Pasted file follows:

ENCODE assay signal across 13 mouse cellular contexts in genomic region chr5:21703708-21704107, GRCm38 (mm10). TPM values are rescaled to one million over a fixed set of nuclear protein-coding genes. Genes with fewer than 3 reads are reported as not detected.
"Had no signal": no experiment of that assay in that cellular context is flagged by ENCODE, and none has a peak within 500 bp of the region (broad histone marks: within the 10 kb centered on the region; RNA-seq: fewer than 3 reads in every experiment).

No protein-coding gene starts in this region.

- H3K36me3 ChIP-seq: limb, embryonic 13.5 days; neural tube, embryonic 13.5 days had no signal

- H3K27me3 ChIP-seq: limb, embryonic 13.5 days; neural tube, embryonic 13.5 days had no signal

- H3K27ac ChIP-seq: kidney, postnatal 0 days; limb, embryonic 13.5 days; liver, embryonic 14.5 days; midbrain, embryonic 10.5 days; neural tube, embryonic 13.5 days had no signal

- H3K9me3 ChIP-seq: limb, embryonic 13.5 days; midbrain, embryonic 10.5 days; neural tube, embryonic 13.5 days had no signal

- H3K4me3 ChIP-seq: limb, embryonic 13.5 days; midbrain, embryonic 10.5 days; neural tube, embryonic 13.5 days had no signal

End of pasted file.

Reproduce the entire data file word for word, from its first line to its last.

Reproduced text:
ENCODE assay signal across 13 mouse cellular contexts in genomic region chr5:21703708-21704107, GRCm38 (mm10). TPM values are rescaled to one million over a fixed set of nuclear protein-coding genes. Genes with fewer than 3 reads are reported as not detected.
"Had no signal": no experiment of that assay in that cellular context is flagged by ENCODE, and none has a peak within 500 bp of the region (broad histone marks: within the 10 kb centered on the region; RNA-seq: fewer than 3 reads in every experiment).

No protein-coding gene starts in this region.

- H3K36me3 ChIP-seq: limb, embryonic 13.5 days; neural tube, embryonic 13.5 days had no signal

- H3K27me3 ChIP-seq: limb, embryonic 13.5 days; neural tube, embryonic 13.5 days had no signal

- H3K27ac ChIP-seq: kidney, postnatal 0 days; limb, embryonic 13.5 days; liver, embryonic 14.5 days; midbrain, embryonic 10.5 days; neural tube, embryonic 13.5 days had no signal

- H3K9me3 ChIP-seq: limb, embryonic 13.5 days; midbrain, embryonic 10.5 days; neural tube, embryonic 13.5 days had no signal

- H3K4me3 ChIP-seq: limb, embryonic 13.5 days; midbrain, embryonic 10.5 days; neural tube, embryonic 13.5 days had no signal